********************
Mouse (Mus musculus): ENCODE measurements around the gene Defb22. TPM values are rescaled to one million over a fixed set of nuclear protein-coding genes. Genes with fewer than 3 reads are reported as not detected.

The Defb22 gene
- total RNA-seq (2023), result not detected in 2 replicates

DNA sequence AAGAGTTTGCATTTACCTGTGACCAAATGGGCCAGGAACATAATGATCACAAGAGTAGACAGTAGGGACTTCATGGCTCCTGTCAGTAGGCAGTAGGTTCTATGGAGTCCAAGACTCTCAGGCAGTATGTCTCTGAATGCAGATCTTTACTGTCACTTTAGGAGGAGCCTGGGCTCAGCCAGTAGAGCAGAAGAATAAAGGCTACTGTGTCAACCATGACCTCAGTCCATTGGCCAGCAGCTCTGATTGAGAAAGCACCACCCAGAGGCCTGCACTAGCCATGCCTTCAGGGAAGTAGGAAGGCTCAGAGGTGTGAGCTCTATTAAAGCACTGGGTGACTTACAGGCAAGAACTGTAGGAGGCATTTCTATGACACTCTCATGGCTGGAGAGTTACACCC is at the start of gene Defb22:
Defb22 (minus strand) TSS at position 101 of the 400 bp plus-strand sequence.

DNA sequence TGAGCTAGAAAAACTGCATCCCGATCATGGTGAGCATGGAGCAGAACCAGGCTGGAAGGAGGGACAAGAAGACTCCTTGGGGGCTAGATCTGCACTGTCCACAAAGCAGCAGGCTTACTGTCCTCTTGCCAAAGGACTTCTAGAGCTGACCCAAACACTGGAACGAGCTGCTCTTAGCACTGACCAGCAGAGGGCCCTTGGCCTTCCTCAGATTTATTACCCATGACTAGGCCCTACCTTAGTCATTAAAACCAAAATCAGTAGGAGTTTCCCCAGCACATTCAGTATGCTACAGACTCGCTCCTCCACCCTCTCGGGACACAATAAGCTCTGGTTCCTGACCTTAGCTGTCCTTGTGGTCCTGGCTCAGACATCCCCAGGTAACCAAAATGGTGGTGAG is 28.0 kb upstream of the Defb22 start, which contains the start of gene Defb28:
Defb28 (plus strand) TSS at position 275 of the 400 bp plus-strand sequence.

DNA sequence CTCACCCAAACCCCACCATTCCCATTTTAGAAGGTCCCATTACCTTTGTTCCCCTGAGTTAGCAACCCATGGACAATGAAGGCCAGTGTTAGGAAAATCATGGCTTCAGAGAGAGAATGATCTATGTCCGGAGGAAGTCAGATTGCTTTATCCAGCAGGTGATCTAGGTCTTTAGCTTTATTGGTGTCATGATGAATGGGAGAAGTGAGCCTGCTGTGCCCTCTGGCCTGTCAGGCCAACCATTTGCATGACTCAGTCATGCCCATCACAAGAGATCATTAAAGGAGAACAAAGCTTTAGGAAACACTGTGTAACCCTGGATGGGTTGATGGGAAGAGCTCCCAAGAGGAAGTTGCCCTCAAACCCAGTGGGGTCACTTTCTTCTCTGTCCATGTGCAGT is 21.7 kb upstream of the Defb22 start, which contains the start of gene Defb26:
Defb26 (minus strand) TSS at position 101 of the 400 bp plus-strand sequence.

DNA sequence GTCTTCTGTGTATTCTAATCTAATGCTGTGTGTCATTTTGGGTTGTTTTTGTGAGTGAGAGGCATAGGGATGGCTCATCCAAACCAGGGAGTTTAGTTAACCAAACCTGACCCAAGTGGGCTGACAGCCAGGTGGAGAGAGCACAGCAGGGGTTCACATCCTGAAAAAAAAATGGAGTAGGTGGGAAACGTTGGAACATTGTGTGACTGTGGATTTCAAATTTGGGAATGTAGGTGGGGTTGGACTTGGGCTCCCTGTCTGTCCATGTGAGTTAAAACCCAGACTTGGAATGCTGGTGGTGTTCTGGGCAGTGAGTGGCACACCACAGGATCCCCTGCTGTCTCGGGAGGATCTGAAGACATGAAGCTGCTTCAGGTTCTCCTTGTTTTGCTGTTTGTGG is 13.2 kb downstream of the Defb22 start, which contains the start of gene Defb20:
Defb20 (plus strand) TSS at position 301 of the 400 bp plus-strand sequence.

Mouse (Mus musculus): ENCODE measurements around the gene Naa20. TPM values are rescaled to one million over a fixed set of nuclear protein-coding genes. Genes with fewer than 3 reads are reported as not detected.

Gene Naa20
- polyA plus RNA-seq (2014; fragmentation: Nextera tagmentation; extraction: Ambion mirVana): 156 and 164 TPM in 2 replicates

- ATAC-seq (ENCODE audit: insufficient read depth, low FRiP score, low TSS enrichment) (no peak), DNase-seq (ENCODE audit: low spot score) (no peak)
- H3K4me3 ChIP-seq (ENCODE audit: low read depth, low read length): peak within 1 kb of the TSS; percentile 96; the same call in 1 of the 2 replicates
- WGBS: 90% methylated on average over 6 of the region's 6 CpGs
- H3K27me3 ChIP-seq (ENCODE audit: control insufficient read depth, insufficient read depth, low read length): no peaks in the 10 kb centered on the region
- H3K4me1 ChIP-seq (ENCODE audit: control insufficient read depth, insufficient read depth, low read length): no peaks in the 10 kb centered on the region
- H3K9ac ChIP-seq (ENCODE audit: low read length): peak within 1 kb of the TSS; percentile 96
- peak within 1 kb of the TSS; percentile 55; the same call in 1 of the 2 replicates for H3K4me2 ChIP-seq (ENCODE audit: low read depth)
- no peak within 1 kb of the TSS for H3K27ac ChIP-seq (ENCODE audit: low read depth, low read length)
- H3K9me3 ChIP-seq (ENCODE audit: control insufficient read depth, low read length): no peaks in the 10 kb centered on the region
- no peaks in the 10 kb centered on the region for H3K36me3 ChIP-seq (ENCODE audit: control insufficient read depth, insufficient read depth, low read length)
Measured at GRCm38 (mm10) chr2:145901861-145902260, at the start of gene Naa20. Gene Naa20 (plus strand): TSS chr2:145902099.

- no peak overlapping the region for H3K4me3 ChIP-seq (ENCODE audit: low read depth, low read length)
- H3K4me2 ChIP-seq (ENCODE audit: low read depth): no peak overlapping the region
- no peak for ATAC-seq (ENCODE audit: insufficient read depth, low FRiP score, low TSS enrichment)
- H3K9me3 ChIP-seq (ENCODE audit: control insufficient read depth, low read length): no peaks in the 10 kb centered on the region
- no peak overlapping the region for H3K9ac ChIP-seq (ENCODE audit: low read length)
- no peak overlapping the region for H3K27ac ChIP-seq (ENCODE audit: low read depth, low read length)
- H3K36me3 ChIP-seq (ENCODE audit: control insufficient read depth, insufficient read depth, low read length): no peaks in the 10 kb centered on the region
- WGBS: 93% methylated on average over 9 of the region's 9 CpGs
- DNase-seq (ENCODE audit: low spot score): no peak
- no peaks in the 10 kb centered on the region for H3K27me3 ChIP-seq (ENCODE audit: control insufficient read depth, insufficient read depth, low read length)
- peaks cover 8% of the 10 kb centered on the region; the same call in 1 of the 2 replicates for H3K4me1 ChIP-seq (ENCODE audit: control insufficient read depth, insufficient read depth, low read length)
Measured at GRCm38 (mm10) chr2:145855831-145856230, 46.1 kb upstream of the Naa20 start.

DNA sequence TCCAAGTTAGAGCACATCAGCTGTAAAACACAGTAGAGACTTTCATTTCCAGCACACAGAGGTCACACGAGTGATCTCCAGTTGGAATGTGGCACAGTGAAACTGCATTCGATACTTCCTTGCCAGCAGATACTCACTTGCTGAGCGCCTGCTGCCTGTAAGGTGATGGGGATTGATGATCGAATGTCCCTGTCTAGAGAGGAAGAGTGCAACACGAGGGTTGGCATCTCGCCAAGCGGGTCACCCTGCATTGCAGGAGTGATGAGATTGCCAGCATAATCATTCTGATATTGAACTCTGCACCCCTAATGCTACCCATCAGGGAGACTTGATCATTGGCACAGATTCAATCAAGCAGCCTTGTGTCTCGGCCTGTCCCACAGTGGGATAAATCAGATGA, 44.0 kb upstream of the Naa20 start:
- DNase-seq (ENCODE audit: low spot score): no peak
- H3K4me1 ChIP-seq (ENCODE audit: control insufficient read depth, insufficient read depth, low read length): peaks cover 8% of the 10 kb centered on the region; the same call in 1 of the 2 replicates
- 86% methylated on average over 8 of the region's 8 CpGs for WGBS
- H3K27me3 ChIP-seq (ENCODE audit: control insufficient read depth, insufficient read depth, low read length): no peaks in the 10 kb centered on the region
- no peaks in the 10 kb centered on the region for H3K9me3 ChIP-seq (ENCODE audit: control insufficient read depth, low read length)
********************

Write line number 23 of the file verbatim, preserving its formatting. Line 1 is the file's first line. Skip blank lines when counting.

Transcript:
- H3K9me3 ChIP-seq (ENCODE audit: control insufficient read depth, low read length): no peaks in the 10 kb centered on the region